King Charles coronation: story behind new music for Westminster Abbey ceremony - including Andrew Lloyd Webber
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New music commissions have been written for King Charles’ coronation service at Westminster Abbey. The coronation will take place for The King and The Queen Consort on Saturday, May 6.
The music commissions will offer a contemporary spin on traditional pieces, with several world-class composers having worked on them. The artists who have worked on the pieces are renowned in the classical, film, television and musical theatre genres.
A range of different orchestras from the UK and Canada will come together to form what will be known as the Coronation Orchestra. This is at His Majesty’s request, as he is a life-long music enthusiast and champion of the arts.
The first pre-service commission will be a short overture called Brighter Visions Shine Afar, composed by Judith Weir, Master of the King’s Music. Of the piece, Weir said: “The opening passage highlights the horns, an instrument historically associated in music and art with nobility. The title borrowed from the Christmas hymn ‘Angels from the Realms of Glory’ and the optimistic rising scales of the music suggest renewal and hope for the future.”
What are the new music commissions?
New pieces have been added to the lineup of music that will be performed at the service. Here’s a round-up of the pieces and who will be performing at the coronation in May.
- Tros y Garreg – Sir Karl Jenkins
- Sacred Fire – Sarah Class
- Be Thou my Vision - Triptych for Orchestra – Nigel Hess, Roderick Williams and Shirley J Thompson
- Voices of the World – Iain Farrington
- King Charles III Coronation March – Patrick Doyle
- Coronation Kyrie – Paul Maelor
- Alleluia (O Clap your Hands) and Alleluia (O Sing Praises) – Debbie Wiseman
- Make a Joyful Noise – Andrew Lloyd Webber
- Coronation Sanctus – Roxanna Panufnik
- Angus Dei – Tarik O’Regan
Make a Joyful Noise – Andrew Lloyd Webber
Andrew Lloyd Webber and His Majesty sat down to discuss the composition of Make a Joyful Noise. Of the piece, Lloyd Webber said: “I had the good fortune to discuss the text with His Majesty The King. We discussed the writings of Solomon and I suggested adapting Psalm 98 with its message of “Make A Joyful Noise unto the Lord, the King”.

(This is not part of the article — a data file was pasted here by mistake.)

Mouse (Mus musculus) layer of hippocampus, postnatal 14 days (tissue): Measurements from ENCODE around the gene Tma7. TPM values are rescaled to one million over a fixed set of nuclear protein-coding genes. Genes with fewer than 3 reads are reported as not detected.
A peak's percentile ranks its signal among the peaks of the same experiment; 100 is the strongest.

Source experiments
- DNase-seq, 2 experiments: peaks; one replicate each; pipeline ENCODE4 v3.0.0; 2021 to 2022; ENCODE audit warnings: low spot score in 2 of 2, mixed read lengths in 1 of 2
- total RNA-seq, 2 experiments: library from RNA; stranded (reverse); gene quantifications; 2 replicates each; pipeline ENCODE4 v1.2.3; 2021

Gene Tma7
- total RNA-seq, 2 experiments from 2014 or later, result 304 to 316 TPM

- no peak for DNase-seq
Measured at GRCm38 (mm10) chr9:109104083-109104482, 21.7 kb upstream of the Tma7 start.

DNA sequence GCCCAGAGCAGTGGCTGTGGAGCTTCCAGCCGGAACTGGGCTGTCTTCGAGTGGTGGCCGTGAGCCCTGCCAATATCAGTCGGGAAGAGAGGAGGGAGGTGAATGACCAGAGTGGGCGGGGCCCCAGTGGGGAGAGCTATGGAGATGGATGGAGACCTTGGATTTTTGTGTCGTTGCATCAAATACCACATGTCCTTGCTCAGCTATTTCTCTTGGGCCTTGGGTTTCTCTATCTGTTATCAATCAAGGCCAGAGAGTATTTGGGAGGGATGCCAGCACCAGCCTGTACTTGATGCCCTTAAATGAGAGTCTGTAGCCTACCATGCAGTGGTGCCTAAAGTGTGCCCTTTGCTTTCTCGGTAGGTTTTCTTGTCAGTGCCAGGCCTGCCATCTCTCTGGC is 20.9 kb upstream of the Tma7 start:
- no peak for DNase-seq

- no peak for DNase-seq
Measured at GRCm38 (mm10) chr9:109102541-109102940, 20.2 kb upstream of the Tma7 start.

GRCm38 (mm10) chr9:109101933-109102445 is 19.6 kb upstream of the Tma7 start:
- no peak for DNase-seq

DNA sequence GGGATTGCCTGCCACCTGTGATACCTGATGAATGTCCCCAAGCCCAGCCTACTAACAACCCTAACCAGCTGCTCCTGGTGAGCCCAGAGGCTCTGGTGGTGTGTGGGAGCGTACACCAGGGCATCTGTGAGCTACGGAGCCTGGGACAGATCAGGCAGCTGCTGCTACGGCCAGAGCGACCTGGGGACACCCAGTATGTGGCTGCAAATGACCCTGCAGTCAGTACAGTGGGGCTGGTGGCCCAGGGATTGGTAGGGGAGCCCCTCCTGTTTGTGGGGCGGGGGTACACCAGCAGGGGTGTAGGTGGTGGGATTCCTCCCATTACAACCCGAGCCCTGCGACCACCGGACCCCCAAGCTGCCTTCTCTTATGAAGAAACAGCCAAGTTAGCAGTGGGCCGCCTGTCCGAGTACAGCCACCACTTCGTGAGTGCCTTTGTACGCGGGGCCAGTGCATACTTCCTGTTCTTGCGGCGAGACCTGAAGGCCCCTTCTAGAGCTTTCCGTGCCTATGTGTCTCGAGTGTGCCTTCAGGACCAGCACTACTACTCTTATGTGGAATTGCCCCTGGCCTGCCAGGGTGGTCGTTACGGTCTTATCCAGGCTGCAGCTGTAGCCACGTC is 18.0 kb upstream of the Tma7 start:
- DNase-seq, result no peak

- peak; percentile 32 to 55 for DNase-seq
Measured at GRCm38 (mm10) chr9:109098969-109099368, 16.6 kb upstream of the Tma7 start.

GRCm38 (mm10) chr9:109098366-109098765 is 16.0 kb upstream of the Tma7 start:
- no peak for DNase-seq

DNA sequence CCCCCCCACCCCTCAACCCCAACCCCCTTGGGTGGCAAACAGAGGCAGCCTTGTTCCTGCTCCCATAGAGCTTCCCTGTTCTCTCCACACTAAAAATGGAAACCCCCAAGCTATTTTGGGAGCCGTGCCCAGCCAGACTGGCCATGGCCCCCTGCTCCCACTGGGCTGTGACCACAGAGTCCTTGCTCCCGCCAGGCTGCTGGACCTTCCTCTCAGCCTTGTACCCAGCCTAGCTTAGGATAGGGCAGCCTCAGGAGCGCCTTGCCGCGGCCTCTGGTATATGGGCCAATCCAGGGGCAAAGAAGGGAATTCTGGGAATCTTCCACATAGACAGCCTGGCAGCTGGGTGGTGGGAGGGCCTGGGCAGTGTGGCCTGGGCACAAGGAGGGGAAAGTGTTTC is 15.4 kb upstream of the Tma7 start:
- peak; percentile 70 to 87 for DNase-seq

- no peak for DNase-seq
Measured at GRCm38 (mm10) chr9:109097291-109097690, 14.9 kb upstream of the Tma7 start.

“It seems so appropriate to the moment in the Coronation service. I played, and tried to sing, my early score for The King a few weeks ago. I have composed a short opening and closing fanfare, which will be played by the Fanfare Trumpeters of the Royal Air Force. The anthem is scored for the wonderful Choir of Westminster Abbey and the Coronation Orchestra.”
Tarik O’Regan’s commission, Angus Dei, was written for a reflective moment during the coronation service. Of the significance of the piece, O’Regan said: “I wanted to explore influences from my own varied heritages within the context of the Agnus Dei in the British choral tradition: a unison melody is slowly fragmented to create myriad timbres, much as one might hear in some Arab or Irish traditional music.
“This melodic shifting is also reminiscent of ‘phase music’, strongly connected with San Francisco, where I wrote this work. Finally, there is an alternating verse anthem structure: a nod to Orlando Gibbons, who became Organist of Westminster Abbey exactly 400 years ago.”
King Charles III Coronation March
The King Charles III Coronation March was written by film composer Patrick Doyle. The piece was composed to celebrate the life of His Majesty.
It will open with a bold opening which will then speed up in pace to reflect the passing of time. A strong Celtic influence will be carried by the piece.
The third part will become joyous before moving into a romantic, reflective sequence that will build to a triumphant finale. Speaking about the March, Patrick Doyle said: “The composition can be described as an Overture March in that it tells a story, and at times reflects aspects of His Majesty’s own character.
“Overall, the piece is jubilant and uplifting. It is written to embrace the excitement and celebration of the historic day.”
Who is performing at the King’s Coronation 2023?
These orchestras will form what will be known as the Coronation Orchestra, conducted by Sir Antonio Pappano and led by Vasko Vassilev. The musicians performing the orchestral commissions are:
- Philharmonia Orchestra
- Royal Philharmonic Orchestra
- BBC National Orchestra of Wales
- Regina Symphony Orchestra
- English Chamber Orchestra
- Scottish Chamber Orchestra
- Royal Opera House Orchestra
- Welsh National Opera Orchestra
The Ascension Choir
The Ascension Choir marks the first gospel choir to perform at a coronation and they along with the Westminster Abbey Choir, will perform the two-part composition Alleluia (O Clap your Hands) and Alleluia (O Sing Praises). These pieces were composed by Debbie Wiseman and will be performed by the choirs.
Speaking about her compositions, Wiseman said: “The Coronation is a solemn religious ceremony and the natural inclination is to go for a reverential hymn-like approach, but I was keen to make this piece, above all, joyful and celebratory of the new King and the new era. Part of the liturgical text says “O sing unto God with the voice of melody” and when my melodies are sung by the wonderful voices of the world-renowned Choir of Westminster Abbey, I can’t absolutely confirm they’ll reach heaven but they’ll certainly raise the roof.”
On writing for The Ascension Choir, Wiseman said: “This supremely professional, talented and experienced choir (comprising 4 male singers and 4 female singers) – the first gospel choir, of course, to perform at a Coronation - will warm everyone’s hearts.”